Search results

53 items matching your search terms.
Filter the results.
Item type













New items since



Sort by relevance · date (newest first) · alphabetically
By forming clots in tumors, immune cells aid lung cancer's spread
Researchers led by UNC Lineberger's Chad Pecot, MD, report In the journal Nature Communications that for a particular subset of lung cancer tumors, there is a high prevalence of immune cells called inflammatory monocytes. These cells, which normally help to build clotting scaffolds to promote wound healing, also make it possible for tumor cells to migrate and spread to other parts of the body.
Located in News
UNC scientists create better laboratory tools to study cancer’s spread
In the journal Nature Biomedical Engineering, UNC Lineberger’s Andrew Wang, MD, and colleagues report they have developed tissue-engineered models for cancer metastases that reflect the microenvironment around tumors that promotes their growth. They believe their models, which were developed to study colorectal cancer that had spread to the liver and lung, will help scientists studying why cancers tend to spread to certain organs rather than others.
Located in News
UNC Lineberger sequences 10,000 tumors as part of national cancer genomics effort
UNC sequenced the RNA for 10,000 tumor samples as part of The Cancer Genome Atlas project, a National Cancer Institute and National Human Genome Research Institute-backed effort to create a comprehensive atlas of the genetic changes in cancer.
Located in News
Genetic alterations more common in tumors of older patients with metastatic breast cancer
In preliminary findings presented at the 2016 San Antonio Breast Cancer Symposium, researchers showed that older patients were as likely as younger patients to receive targeted therapy and enroll in therapeutic trials based on their sequencing results.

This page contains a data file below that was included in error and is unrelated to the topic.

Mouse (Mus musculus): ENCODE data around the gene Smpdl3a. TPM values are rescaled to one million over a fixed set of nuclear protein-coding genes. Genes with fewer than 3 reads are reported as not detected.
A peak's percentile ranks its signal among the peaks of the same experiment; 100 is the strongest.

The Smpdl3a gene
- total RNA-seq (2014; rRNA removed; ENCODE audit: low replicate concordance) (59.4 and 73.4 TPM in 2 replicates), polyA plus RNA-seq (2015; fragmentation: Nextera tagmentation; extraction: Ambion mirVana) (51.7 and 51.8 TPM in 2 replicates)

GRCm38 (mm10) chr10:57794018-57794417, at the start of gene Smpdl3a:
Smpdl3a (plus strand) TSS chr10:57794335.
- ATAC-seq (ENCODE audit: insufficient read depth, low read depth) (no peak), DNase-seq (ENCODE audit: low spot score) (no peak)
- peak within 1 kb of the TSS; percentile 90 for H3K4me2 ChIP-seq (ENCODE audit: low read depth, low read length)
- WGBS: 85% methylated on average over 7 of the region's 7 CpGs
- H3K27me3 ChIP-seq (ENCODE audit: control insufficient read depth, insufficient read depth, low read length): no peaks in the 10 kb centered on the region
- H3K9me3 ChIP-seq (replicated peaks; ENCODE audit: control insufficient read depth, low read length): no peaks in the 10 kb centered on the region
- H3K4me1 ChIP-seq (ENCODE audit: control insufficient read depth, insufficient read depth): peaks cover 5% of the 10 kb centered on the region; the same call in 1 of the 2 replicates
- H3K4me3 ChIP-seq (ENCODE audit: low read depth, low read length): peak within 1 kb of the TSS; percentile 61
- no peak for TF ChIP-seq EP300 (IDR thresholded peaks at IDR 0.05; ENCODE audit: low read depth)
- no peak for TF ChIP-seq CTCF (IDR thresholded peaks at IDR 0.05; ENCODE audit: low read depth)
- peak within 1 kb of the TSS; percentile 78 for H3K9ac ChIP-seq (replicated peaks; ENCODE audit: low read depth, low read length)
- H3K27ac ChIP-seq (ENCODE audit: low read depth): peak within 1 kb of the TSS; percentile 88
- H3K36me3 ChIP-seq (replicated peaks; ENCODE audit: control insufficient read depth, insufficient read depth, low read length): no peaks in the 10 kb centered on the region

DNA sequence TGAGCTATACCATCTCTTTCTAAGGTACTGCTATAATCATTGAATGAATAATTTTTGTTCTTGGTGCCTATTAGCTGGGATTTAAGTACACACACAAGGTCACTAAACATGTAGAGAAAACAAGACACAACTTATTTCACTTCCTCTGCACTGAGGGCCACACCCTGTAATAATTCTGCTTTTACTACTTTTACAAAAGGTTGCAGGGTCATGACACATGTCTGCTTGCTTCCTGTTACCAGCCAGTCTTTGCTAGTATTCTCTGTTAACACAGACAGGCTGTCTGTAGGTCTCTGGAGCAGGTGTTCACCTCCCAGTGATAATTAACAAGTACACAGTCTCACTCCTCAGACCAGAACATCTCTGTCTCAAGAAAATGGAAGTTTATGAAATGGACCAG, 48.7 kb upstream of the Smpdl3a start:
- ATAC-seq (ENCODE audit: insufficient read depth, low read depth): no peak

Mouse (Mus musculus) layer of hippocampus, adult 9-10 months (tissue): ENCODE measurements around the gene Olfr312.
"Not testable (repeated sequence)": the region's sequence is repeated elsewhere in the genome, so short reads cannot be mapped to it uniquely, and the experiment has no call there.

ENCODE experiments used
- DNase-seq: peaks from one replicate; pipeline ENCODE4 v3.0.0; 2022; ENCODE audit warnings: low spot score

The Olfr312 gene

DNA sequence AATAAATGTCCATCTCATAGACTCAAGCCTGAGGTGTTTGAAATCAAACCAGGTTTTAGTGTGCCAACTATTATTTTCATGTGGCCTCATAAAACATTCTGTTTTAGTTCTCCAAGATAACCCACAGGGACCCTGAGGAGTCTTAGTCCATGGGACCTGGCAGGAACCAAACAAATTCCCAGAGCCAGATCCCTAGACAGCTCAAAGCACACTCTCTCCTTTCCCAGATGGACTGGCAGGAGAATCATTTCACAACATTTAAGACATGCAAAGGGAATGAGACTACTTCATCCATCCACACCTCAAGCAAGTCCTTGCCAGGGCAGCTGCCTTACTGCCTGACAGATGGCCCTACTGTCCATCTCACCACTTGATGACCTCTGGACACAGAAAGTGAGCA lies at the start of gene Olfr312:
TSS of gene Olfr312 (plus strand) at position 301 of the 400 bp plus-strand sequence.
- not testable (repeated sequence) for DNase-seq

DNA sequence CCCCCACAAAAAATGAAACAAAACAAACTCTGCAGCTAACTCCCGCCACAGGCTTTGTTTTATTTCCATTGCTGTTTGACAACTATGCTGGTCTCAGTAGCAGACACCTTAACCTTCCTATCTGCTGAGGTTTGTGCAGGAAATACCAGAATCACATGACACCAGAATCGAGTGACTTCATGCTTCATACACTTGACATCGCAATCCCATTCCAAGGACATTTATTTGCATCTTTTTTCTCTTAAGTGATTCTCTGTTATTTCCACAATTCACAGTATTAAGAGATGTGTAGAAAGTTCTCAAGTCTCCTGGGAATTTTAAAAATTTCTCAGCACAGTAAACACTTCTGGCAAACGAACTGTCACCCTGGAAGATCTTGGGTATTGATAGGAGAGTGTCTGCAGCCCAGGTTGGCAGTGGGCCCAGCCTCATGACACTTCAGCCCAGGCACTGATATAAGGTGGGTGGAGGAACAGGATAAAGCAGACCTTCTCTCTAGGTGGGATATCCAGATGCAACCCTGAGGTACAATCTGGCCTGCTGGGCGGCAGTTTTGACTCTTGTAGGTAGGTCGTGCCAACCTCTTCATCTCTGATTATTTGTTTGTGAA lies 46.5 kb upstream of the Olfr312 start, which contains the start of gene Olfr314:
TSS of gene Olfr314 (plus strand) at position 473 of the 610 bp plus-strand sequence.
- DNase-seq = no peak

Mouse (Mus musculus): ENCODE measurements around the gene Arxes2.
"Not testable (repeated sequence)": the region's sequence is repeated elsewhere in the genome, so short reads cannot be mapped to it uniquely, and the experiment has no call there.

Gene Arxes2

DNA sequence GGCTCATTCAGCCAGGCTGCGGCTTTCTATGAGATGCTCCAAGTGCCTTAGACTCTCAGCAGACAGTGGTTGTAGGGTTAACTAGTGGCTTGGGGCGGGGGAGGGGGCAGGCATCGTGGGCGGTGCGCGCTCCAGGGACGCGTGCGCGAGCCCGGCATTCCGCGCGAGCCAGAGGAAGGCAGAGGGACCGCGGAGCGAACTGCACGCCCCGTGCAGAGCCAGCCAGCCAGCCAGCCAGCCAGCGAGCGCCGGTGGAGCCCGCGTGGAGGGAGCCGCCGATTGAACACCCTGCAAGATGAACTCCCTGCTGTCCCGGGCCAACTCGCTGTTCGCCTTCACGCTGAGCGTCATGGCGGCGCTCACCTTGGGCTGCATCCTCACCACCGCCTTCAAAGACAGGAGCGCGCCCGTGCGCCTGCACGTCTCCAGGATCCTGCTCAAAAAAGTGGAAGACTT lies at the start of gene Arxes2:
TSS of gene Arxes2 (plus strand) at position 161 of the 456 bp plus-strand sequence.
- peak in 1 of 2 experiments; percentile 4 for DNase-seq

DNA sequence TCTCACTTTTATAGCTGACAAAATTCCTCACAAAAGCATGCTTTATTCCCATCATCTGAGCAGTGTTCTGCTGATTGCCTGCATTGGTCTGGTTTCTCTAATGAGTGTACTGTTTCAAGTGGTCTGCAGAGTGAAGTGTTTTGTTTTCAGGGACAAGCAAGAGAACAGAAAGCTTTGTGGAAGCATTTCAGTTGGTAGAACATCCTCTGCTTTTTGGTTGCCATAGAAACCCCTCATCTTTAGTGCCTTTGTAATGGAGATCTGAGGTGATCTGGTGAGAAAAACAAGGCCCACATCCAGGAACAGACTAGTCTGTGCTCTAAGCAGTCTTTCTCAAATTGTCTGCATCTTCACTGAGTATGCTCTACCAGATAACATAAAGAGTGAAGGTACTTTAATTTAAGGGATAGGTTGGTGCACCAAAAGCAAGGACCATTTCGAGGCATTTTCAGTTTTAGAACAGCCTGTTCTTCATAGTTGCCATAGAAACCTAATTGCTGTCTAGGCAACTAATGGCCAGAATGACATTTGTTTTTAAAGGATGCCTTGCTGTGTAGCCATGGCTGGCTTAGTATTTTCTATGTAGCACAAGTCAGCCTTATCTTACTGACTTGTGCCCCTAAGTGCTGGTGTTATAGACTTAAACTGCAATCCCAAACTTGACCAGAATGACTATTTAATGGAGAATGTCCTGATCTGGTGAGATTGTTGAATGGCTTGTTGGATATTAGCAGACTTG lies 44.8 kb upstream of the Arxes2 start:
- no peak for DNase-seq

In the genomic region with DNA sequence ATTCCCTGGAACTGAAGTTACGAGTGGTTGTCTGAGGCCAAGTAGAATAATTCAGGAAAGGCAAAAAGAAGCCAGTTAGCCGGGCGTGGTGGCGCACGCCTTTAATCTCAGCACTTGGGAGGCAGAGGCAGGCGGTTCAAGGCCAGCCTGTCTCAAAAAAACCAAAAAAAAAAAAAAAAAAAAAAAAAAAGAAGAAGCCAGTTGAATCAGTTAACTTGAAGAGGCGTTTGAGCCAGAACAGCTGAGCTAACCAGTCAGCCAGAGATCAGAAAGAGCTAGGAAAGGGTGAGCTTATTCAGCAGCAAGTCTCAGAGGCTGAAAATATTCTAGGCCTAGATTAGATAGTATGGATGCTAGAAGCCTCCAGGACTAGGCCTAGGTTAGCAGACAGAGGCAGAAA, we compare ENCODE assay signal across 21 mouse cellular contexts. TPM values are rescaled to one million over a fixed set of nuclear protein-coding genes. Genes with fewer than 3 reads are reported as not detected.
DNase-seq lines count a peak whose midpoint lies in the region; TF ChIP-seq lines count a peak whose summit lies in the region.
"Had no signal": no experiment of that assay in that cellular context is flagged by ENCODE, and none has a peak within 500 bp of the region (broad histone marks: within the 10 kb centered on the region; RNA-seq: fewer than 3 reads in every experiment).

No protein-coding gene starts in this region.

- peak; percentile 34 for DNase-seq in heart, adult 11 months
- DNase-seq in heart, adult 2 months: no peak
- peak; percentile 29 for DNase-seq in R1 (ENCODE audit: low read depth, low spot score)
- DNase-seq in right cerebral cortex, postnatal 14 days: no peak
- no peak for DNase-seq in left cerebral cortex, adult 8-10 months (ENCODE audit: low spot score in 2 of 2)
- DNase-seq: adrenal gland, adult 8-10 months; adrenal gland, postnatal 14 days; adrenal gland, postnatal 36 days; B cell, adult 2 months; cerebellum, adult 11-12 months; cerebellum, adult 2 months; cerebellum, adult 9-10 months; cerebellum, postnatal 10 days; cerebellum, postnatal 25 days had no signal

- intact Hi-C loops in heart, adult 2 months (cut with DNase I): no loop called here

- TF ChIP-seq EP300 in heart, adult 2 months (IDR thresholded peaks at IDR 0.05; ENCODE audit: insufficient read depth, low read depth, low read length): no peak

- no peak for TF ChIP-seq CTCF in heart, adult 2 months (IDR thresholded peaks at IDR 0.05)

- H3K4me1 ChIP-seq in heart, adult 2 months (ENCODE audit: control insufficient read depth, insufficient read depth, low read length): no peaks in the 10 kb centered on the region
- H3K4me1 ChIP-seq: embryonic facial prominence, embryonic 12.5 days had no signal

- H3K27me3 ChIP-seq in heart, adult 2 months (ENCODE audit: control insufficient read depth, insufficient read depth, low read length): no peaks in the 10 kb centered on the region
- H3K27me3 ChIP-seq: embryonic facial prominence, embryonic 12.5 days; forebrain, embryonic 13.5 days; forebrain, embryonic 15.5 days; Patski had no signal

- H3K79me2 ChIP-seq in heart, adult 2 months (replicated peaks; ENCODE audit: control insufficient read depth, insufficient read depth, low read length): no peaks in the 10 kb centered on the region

Located in News
Racial gaps persist in how breast cancer survivors function, feel during treatment and after
A UNC Lineberger study published in the journal Breast Cancer Research and Treatment drew upon surveys that assessed health-related quality of life issues for women aged 20 to 74 years who lived in North Carolina and had breast cancer. The analysis was part of the third phase of the Carolina Breast Cancer Study.
Located in News
UNC-Chapel Hill spinout company generates more than $108M in stock offering
Founded with support from KickStart Venture Services, a UNC-Chapel Hill program that works to turn University research into new companies, G1 Therapeutics is developing novel therapeutics based on discoveries at UNC Lineberger Comprehensive Cancer Center.
Located in News
Images of health risks make indoor tanning messages more effective
UNC Lineberger's Seth Noar, PhD, and colleagues report in a new study that anti-tanning bed messages with images showing longer-term health effects, such as skin cancer or wrinkles, produced greater negative emotional reactions and higher ratings of effectiveness in a survey of female college students than text-only messages.
Located in News
In ovarian cancer, researchers uncover new drivers of cell division
UNC Lineberger's Michael J. Emanuele, PhD, and colleagues have identified a key activator that can turn on FoxM1, a protein that drives expression of genes that help cells replicate and divide, a finding they published in the journal Molecular and Cellular Biology. They also discovered, paradoxically, that the activator for FoxM1 is also responsible for turning this protein off.
Located in News
Bladder cancer model could pave the way for better drug efficacy studies
In the journal Cancer Research, UNC Lineberger’s William Y. Kim, MD, Benjamin G. Vincent, MD, and colleagues reported they have developed a mouse model of luminal bladder cancer, one of the two subtypes of advanced bladder cancer. The researchers said this model may help them to determine which patients may respond to immunotherapy treatments called checkpoint inhibitors.
Located in News
New UNC Lineberger faculty recruited to launch T-cell cancer therapy trials
Two new faculty members have joined the UNC Lineberger Comprehensive Cancer Center to help launch groundbreaking immunotherapy clinical trials that will test an experimental treatment in which patients’ own immune cells are genetically engineered to fight their cancer.
Located in News